On Chinese New Year, families often share candies with children and guests. The sweetened goodies symbolize money and the sweetness of life. I remember coming home from school on Chinese New Year to trays of snacks that my mom picked up at the Asian grocery store. Much to her disapproval, I’d stealthily devour them before dinner.
It’s been a while since I’ve last eaten most of these treats, and I thought it’d be fun to revisit them with friends who had never even heard of such things before. Since Chinese New Year is coming up this Thursday, February 19, I decided to round up a few people, head out to the nearest ethnic grocery store and pick up some Chinese goodies for a taste test.
Besides me, taste testers included Nick, who enjoys vanilla frappuccinos and Panera bread and Ramya, an avid Cheez-It fan. We rated the sweets based on taste and texture.
1. Peanut/Sesame Seed Candy Brittles (Rating: 4.5/5)
Peanuts symbolize longetivity; sesame seeds represent fertility. These were my favorite snacks of the bunch. They’re lightly sweetened with syrup and crunchy without sticking to your teeth.
From left to right:
1. Ground Peanut Candy: it has the flavor of a peanut butter cookie – the ground peanuts yield a satisfyingly gritty texture throughout with a nice crunch.
2. Sweet Peanut Clusters: this tastes like peanut brittle, but less sweet with more peanuts.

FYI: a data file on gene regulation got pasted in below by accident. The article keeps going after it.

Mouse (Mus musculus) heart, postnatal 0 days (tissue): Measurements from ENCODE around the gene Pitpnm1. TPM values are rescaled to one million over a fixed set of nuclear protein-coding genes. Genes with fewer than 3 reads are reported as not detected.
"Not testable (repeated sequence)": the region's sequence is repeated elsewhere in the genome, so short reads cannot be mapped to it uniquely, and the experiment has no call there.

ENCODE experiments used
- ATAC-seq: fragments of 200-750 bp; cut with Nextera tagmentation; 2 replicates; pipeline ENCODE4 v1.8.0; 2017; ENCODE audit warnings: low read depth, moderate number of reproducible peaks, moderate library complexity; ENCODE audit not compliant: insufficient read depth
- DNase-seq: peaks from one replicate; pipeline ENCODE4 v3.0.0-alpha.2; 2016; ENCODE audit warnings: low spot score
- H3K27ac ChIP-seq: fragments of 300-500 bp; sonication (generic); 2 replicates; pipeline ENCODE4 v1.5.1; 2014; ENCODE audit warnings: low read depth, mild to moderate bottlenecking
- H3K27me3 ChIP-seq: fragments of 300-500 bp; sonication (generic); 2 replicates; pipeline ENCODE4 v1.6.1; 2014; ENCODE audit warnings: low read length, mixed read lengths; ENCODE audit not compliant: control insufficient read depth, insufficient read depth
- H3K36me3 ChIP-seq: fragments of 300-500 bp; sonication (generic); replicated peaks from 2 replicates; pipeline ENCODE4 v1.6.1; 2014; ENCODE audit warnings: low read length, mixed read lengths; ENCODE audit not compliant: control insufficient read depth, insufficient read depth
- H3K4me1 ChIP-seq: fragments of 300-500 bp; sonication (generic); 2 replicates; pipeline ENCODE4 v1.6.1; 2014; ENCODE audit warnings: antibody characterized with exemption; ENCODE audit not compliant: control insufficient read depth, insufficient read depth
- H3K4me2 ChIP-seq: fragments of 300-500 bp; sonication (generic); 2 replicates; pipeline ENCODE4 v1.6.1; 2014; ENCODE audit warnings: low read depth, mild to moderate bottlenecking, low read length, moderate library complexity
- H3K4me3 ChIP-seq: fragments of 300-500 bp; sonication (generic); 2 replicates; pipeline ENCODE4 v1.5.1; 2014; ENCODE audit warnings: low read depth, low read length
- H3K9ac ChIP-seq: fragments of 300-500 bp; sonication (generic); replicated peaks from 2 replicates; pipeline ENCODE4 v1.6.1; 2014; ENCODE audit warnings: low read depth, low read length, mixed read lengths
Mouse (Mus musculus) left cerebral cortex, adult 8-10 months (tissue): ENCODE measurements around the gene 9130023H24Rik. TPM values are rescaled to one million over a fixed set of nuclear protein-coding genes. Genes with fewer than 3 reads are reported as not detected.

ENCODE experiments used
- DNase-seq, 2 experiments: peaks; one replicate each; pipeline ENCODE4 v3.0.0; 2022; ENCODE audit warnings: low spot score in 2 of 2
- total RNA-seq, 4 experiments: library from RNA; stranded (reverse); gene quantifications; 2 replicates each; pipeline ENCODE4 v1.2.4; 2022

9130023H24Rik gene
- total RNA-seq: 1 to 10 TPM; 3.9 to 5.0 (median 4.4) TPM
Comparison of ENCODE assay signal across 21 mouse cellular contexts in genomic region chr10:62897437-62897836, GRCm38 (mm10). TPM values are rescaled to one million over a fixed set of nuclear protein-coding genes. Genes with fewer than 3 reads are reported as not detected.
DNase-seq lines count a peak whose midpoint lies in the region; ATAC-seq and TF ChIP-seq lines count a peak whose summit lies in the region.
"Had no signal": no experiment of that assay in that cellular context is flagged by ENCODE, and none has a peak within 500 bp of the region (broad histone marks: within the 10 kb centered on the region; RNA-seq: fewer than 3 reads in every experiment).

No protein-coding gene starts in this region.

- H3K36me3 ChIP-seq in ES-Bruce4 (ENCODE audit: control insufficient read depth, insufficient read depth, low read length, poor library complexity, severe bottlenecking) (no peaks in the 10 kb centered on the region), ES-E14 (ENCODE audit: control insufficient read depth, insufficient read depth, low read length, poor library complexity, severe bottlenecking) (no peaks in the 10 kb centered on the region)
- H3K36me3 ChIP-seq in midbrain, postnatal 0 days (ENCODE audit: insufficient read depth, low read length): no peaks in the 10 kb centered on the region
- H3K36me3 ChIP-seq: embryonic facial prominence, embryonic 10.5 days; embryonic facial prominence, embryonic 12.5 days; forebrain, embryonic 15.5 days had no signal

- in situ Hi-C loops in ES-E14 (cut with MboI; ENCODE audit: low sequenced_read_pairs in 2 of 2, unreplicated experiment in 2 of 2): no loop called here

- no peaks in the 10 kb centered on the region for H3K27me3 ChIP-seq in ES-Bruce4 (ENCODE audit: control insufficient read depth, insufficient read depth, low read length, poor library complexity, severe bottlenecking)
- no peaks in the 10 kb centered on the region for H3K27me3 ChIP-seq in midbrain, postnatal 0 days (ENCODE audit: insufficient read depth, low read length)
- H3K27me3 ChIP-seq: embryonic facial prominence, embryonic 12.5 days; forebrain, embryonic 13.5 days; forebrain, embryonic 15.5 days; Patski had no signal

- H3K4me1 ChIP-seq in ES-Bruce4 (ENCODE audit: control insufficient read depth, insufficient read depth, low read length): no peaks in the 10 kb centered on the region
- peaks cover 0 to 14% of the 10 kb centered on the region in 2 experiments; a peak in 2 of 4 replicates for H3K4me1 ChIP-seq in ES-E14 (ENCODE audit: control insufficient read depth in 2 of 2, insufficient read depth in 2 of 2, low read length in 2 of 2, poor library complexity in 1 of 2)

3. Toasted White Sesame Seed Candy: crunchy, lightly sweetened.
4. Toasted Black Sesame Seed Sandy: the texture is the same as #3, but the black sesame seeds add a smokier aftertaste.
Nick: “It’s just like peanut brittle, but not as sweet. The smoky aftertaste of the black sesame one was sort of weird.”
2. Lychee Cake (Rating: 2/5)
Lychees are a symbol of romance, beauty and good luck. These cakes have a crumbly, buttery exterior, filled with a chewy sweet filling. They’re often eaten as a complement to tea. However, while we agreed that the texture was decent, the filling wasn’t sweet enough to balance against the acidity of lychee, which seems to be an acquired taste.
Nick: “I don’t think I’m a lychee person… I really don’t like the flavor.”
Ramya: “It’s like a Fig Newton with a thicker crust and not as sweet.”
3. Fruit Jellies (Rating: 4/5)
Here come the childhood sweets. These are basically little containers of jello, with fruit chunks inside. As a kid I remember slurping the entire thing all at once with my friends, almost like taking shots. The unique packaging makes it extra fun.
Nick: “They look like nipples!”
4. Rabbit Candy (Rating: 4/5)
One can’t list out Chinese candies without mentioning White Rabbit. I remember pulling my mom towards these candies whenever we headed to the Asian grocery store and sharing these with elementary school friends during lunch. They have a taffy-like texture flavored with creamy, sweetened milk. The candy-logs are wrapped around an edible translucent sheet of rice paper, which would greatly amuse me as a kid.
Ramya: “It’s like a vanilla Tootsie roll!”
5. Lucky Candy (Rating: 4.5/5)
These are the quintessential Chinese New Year candies. Red represents luck and these are red on the wrapper with a strawberry-flavored treat inside. It’s a creamy hard candy that becomes surprisingly chewy at the end.
Nick: “I feel like I’m tasting a strawberry smoothie… that makes it healthier, right?”